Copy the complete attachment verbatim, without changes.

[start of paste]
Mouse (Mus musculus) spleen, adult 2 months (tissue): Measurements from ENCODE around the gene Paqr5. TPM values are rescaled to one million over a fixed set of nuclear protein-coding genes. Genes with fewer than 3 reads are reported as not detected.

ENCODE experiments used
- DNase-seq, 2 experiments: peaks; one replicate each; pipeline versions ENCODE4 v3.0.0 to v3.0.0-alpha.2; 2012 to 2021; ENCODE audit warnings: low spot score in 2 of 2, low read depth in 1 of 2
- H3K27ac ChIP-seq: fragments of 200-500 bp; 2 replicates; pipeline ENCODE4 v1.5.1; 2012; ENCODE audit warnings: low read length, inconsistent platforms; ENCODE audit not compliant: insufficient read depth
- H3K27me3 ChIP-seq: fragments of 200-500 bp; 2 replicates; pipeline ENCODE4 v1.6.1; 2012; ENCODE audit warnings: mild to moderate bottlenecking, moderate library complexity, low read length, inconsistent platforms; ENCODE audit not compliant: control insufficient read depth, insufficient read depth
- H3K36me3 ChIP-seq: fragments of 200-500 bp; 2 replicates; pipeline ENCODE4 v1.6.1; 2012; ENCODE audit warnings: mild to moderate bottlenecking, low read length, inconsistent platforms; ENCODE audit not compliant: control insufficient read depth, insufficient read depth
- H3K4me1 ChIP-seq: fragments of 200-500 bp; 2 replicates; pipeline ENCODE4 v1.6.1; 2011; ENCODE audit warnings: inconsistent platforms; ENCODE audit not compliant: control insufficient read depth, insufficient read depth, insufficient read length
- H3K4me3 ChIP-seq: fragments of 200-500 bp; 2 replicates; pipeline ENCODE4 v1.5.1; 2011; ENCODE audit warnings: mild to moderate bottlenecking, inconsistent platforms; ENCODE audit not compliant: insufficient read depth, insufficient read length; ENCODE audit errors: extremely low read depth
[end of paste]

Mouse (Mus musculus) spleen, adult 2 months (tissue): Measurements from ENCODE around the gene Paqr5. TPM values are rescaled to one million over a fixed set of nuclear protein-coding genes. Genes with fewer than 3 reads are reported as not detected.

ENCODE experiments used
- DNase-seq, 2 experiments: peaks; one replicate each; pipeline versions ENCODE4 v3.0.0 to v3.0.0-alpha.2; 2012 to 2021; ENCODE audit warnings: low spot score in 2 of 2, low read depth in 1 of 2
- H3K27ac ChIP-seq: fragments of 200-500 bp; 2 replicates; pipeline ENCODE4 v1.5.1; 2012; ENCODE audit warnings: low read length, inconsistent platforms; ENCODE audit not compliant: insufficient read depth
- H3K27me3 ChIP-seq: fragments of 200-500 bp; 2 replicates; pipeline ENCODE4 v1.6.1; 2012; ENCODE audit warnings: mild to moderate bottlenecking, moderate library complexity, low read length, inconsistent platforms; ENCODE audit not compliant: control insufficient read depth, insufficient read depth
- H3K36me3 ChIP-seq: fragments of 200-500 bp; 2 replicates; pipeline ENCODE4 v1.6.1; 2012; ENCODE audit warnings: mild to moderate bottlenecking, low read length, inconsistent platforms; ENCODE audit not compliant: control insufficient read depth, insufficient read depth
- H3K4me1 ChIP-seq: fragments of 200-500 bp; 2 replicates; pipeline ENCODE4 v1.6.1; 2011; ENCODE audit warnings: inconsistent platforms; ENCODE audit not compliant: control insufficient read depth, insufficient read depth, insufficient read length
- H3K4me3 ChIP-seq: fragments of 200-500 bp; 2 replicates; pipeline ENCODE4 v1.5.1; 2011; ENCODE audit warnings: mild to moderate bottlenecking, inconsistent platforms; ENCODE audit not compliant: insufficient read depth, insufficient read length; ENCODE audit errors: extremely low read depth